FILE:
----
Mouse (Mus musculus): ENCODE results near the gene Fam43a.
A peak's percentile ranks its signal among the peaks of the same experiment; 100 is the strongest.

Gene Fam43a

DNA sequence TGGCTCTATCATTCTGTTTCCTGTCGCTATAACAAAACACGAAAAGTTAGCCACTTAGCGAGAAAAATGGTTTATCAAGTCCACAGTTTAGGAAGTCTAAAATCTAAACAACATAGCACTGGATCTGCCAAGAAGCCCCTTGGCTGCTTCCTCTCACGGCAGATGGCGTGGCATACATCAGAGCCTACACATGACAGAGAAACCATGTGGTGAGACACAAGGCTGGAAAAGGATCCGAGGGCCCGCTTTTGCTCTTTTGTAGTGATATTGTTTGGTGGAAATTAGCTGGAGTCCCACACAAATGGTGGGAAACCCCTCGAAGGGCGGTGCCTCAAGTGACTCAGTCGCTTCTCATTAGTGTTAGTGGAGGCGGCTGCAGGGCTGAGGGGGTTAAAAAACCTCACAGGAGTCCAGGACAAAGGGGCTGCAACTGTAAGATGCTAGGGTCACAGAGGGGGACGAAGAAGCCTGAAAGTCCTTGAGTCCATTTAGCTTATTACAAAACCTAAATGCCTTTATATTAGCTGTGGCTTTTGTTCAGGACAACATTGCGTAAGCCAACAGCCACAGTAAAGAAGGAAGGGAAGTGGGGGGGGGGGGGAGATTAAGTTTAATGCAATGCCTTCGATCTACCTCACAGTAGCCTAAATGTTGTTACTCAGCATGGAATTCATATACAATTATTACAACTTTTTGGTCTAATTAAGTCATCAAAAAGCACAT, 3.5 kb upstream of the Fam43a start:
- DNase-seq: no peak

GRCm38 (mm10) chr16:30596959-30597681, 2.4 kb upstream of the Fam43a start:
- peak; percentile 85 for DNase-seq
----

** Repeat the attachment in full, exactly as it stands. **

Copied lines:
Mouse (Mus musculus): ENCODE results near the gene Fam43a.
A peak's percentile ranks its signal among the peaks of the same experiment; 100 is the strongest.

Gene Fam43a

DNA sequence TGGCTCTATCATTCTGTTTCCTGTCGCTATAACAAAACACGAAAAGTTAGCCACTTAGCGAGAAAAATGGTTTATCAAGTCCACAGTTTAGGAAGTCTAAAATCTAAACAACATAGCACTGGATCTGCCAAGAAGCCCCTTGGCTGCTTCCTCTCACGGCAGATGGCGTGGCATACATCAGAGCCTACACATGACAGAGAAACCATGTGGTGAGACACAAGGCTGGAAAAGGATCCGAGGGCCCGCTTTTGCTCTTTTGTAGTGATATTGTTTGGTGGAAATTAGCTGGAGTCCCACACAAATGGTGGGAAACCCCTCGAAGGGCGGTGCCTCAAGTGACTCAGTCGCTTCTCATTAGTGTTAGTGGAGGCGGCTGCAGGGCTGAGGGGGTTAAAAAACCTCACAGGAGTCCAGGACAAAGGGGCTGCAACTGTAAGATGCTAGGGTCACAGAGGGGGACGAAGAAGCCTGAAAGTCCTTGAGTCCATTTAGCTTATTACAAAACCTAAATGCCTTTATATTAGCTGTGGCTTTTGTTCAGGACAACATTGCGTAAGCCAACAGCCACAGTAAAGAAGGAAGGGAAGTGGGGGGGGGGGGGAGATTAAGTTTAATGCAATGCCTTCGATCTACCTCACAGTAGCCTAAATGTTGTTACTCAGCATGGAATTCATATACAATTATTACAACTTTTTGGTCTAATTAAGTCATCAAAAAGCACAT, 3.5 kb upstream of the Fam43a start:
- DNase-seq: no peak

GRCm38 (mm10) chr16:30596959-30597681, 2.4 kb upstream of the Fam43a start:
- peak; percentile 85 for DNase-seq